#WeRemember: NGHS Partakes in Holocaust Remembrance Day



NGHS commemorated Holocaust Remembrance Day on Jan. 27. Through posters and announcements, they remembered the victims, spreading awareness . Photo courtesy of Pixabay.

In light of Holocaust Remembrance Day on Jan. 27, individuals and organizations participated in the #WeRemember campaign. A simple yet powerful hashtag, #WeRemember, decorated the halls of Westwood, as well as social media platforms worldwide. It aimed to remember those who lost their lives in the Holocaust and ensure the past is never forgotten.

National German Honor Society (NGHS) hung posters around the school containing QR codes, encouraging students to learn more about the Holocaust and the history of the remembrance movement. In addition to learning about the language and culture, NGHS is dedicated to understanding German history.

“I’m fortunate to have been able to have [Holocaust survivors] come to my schools when I was [young] to tell us what happened, but they can no longer do that,” NGHS sponsor Frau Melgar said. “ It is important to keep the awareness there especially as we have seen a rise in Anti-Semitism and hate in general over the last couple of years.”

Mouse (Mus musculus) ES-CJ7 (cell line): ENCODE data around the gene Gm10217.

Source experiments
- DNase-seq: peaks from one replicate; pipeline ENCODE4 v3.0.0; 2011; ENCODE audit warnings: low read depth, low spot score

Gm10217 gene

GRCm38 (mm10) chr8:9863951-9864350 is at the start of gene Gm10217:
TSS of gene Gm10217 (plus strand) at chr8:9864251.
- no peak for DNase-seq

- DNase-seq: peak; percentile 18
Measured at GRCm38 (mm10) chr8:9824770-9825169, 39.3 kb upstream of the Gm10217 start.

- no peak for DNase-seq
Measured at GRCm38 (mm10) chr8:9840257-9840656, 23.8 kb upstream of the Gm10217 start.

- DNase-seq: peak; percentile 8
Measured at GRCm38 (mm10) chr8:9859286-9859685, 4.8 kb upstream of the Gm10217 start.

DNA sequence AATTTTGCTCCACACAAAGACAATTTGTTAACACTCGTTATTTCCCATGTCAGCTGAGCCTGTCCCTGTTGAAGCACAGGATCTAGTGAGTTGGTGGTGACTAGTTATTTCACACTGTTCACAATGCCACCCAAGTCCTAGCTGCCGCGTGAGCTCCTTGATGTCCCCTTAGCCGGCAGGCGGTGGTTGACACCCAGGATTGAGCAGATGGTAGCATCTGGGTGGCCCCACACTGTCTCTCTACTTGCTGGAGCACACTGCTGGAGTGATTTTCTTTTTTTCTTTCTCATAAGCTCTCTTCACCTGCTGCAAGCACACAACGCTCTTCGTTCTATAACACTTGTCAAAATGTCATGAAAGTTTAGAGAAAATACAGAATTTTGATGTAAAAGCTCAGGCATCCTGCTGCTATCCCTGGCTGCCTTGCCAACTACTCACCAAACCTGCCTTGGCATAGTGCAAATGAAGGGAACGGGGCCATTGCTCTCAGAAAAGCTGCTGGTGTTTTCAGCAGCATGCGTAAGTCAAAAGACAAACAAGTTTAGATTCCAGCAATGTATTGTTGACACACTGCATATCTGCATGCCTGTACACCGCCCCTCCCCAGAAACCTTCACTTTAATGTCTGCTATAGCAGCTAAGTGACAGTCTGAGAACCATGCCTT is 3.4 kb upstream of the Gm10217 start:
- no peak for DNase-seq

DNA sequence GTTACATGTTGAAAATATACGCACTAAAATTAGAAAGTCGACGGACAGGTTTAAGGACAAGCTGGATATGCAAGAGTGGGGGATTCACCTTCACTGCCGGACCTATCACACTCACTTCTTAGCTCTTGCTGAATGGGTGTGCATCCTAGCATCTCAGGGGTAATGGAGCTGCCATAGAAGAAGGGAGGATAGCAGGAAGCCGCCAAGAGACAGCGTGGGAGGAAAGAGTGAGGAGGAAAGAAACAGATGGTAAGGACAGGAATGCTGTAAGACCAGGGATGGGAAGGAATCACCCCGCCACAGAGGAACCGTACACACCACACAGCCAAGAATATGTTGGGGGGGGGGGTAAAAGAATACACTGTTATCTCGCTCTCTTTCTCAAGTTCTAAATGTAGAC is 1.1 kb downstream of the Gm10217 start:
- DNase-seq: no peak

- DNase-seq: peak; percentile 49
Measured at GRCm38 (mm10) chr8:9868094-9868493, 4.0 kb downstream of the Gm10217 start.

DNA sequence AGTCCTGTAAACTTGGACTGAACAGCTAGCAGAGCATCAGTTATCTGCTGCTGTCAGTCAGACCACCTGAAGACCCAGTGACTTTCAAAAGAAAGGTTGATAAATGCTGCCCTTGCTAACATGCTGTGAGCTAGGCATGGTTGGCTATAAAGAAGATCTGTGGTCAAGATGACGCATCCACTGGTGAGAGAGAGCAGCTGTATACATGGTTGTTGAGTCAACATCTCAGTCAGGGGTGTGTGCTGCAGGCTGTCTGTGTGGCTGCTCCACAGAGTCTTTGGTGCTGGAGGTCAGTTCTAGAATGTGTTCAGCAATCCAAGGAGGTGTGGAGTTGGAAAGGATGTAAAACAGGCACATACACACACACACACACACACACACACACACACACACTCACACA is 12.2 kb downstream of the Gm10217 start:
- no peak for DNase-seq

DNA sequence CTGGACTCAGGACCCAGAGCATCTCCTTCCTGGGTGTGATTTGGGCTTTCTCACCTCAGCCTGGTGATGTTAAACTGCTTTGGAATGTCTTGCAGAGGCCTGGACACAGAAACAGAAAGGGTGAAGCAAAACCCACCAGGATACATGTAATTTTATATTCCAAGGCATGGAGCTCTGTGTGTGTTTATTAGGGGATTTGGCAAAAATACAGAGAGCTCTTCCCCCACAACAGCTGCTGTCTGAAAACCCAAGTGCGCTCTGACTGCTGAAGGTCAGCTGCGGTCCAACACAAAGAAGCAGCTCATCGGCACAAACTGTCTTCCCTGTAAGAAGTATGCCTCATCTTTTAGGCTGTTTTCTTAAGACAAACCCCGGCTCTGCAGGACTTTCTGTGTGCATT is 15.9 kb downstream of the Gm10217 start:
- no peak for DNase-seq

In addition to the posters, NGHS wrote a speech to be conveyed over the announcements, highlighting the importance of remembering history, and encouraging students to take part in the #IRemember hashtag.

“Bringing awareness to injustice and learning about mistakes we’ve made in the past can help us learn to be better in the future,” NGHS President Dominic Schwarzenbach ‘24 said.

Holocaust Remembrance Day occurs on Jan. 27 to commemorate when prisoners were liberated from Auschwitz, the largest concentration camp in Nazi Germany. Over the course of five years, over 1.1 million people perished in Auschwitz.

“A campaign like this is [makes it] simple for everyone to participate [and show] their support, remembering and honoring the victims, and showing their stance against hate,” Frau Melgar said. “This campaign is not just about the historical events, but also about the consequences of hate. Millions of human beings were killed because of who they were, and we as a human race must remember that in order to stop the cycle.”

Incentivizing interaction with the QR codes, teachers in the social studies department gave extra credit to students who found the information and took pictures with the #WeRemember sign. NGHS also honored Gunter Demnig, a German artist who commemorated the victims of the tragedy through a project called Stolperstine. The project, named after the German word for “stumbling stones”, involved thousands of brass plaques that were installed in front of the last known address of those who were taken to concentration camps. NGHS shared information to spread awareness about this, which can be found here.

“It is a great project that has been done to honor & remember the victims of the Holocaust,” Frau Melgar said.

Next year, NGHS hopes to make the event even bigger by joining up with other organizations and posting on social media to get more students involved in the campaign.

“We can continue working on this campaign throughout the school year, since remembrance shouldn’t just be during [a] designated time, but throughout the entire year,” NGHS Vice-President Sania Sultan ‘24 said.